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Speaking out for academic freedom
Phil Sooben, CEO of the Political Studies Association, discusses a few of the most recent cases of limits being placed on academic freedom or inappropriate political interference and the duty of individuals and organisations to speak out.
The current case of Matthew Hedges has highlighted once again how easy it is to take for granted the ability to carry out academic research without the fear of political interference or even imprisonment. Fortunately, since we posted a PSA statement last Thursday condemning Matthew’s treatment by the United Arab Emirates and urging the UK Government to do all in its power to support him and secure his release, the case has taken a more positive turn with the news this morning that he will now be released.
Unfortunately, this is not the only case this year where we have spoken out on behalf of political scientists in particular but also the academic community as a whole. As a professional association representing those who teach and research politics, we believe that we have an obligation to support both those from the UK working in other countries and our international colleagues across the world. We should also be willing to condemn those who would limit or prevent the teaching and study of (often contentious) political issues or their communication to the wider public.
Often this is most effectively achieved through collective action and we will work with our fellow associations to alert others to new cases and to ensure that, where possible, we speak with one voice. This was an approach that we proposed and was agreed by association leaders at this year’s APSA annual meeting. Through the Academy of Social Sciences, we will also work alongside other social science learned societies in the UK and I will be discussing this issue with my fellow chief officers shortly. We are also an organisational member of the Arts and Humanities Alliance (AHA) which has been active in relation to the events in Australia referred to below.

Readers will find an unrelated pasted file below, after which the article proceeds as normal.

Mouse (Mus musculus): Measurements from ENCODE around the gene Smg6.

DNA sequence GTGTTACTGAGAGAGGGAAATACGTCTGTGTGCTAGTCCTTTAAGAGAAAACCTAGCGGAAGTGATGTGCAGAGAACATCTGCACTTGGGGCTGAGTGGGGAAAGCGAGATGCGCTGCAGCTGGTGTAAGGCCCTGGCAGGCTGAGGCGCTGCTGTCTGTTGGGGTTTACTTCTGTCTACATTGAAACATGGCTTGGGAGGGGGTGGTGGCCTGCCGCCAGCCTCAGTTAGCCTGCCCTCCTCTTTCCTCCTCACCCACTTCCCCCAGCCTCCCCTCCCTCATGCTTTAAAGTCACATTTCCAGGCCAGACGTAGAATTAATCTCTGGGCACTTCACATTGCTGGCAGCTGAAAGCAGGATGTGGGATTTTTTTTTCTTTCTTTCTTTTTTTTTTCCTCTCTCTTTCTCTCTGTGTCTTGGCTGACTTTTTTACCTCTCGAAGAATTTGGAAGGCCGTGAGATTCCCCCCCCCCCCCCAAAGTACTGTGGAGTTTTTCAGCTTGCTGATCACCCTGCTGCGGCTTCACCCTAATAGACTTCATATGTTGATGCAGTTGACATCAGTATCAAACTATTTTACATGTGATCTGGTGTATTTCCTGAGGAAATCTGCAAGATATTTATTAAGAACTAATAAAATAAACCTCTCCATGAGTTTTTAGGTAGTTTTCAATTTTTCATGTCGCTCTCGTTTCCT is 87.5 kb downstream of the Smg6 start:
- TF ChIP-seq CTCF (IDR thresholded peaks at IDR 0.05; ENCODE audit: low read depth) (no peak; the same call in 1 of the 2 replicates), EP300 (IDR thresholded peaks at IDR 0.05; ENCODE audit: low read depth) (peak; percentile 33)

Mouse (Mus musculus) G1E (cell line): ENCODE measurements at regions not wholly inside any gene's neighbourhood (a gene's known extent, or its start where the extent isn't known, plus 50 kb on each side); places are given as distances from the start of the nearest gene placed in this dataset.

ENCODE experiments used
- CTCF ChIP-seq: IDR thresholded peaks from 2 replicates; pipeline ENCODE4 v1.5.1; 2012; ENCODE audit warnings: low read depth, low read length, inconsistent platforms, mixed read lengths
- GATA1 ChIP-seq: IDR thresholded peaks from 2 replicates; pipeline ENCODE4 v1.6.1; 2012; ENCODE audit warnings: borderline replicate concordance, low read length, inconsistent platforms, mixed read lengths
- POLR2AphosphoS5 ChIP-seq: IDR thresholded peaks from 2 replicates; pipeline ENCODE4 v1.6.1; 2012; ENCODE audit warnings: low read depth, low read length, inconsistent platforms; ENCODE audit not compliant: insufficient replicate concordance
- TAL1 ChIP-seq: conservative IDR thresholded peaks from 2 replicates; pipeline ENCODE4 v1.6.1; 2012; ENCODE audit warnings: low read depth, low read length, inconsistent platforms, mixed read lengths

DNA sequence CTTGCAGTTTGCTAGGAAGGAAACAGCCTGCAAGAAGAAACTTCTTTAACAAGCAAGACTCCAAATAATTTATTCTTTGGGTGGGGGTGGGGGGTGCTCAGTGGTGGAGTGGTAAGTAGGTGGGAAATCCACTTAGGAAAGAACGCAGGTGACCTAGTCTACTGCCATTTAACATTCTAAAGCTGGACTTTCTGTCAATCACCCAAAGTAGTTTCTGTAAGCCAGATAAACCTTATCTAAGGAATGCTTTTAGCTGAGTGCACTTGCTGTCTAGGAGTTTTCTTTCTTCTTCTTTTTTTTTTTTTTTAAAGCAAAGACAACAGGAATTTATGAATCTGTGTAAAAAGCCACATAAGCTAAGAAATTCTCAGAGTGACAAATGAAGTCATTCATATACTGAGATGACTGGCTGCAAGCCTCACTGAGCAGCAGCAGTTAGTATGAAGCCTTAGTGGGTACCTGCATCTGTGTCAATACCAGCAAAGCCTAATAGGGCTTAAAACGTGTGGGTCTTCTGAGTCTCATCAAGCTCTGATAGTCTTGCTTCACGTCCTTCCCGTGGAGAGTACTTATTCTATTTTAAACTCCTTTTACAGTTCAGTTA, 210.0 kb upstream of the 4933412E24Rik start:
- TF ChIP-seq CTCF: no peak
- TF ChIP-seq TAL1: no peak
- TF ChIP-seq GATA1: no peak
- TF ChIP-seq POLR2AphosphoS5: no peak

- Last week we gave our support to those colleagues in Catalonia who acted as impartial expert observers of the independence referendum. They are now threatened with imprisonment. The PSA added its name to an open letter circulating to universities across the world.
As this letter states very clearly, this is not about taking sides in the independence debate ‘While we do not seek to take a position on Catalonia’s independence in this letter, we firmly condemn the illegality of imprisoning someone because of her or his political beliefs.’
- We also join with others in condemning the recent decision by the Australian Government to overturn a number of funding recommendations by the Australian Research Council. Many of you will have seen the coverage of this case by the Times Higher and will have been appalled at the underhand manner in which it was done - that an individual minister decided to turn down these grants which had all been thoroughly peer-reviewed, and that the only grants which were blocked were for the humanities. Please see the letter from the AHA in last week’s Times Higher. This case also reminds us that in liberal democracies, as well as less open societies, we must remain vigilant to the risk of inappropriate political interference.
- Earlier this year the Hungarian Government put forward its proposal to ban a programme on gender studies and withdraw accreditation and funding and we spoke out alongside many others including writing to the Hungarian Minister of Education on the matter.
There have been many other examples in recent years where researchers have had their funding withdrawn, their jobs taken away, their freedom undermined. In some cases, this has necessitated people leaving their own country to seek safety and employment elsewhere. Many of you will be aware of the work of CARA, the council for at-risk academics, which has supported those in such circumstances since the 1930s and launched its campaign last year to increase its funding through donations from UK academics amongst others – the ‘10 for 20’ fundraising appeal.
It is our duty to speak out and to defend those who pursue truth and knowledge through research or who use their expertise in the public interest. In some of these cases, the likelihood of a government changing its position may appear to be slim but where there is sufficient international pressure such changes are possible, as we have just seen in the case of Matthew Hedges.
Phil Sooben is CEO of the Political Studies Association.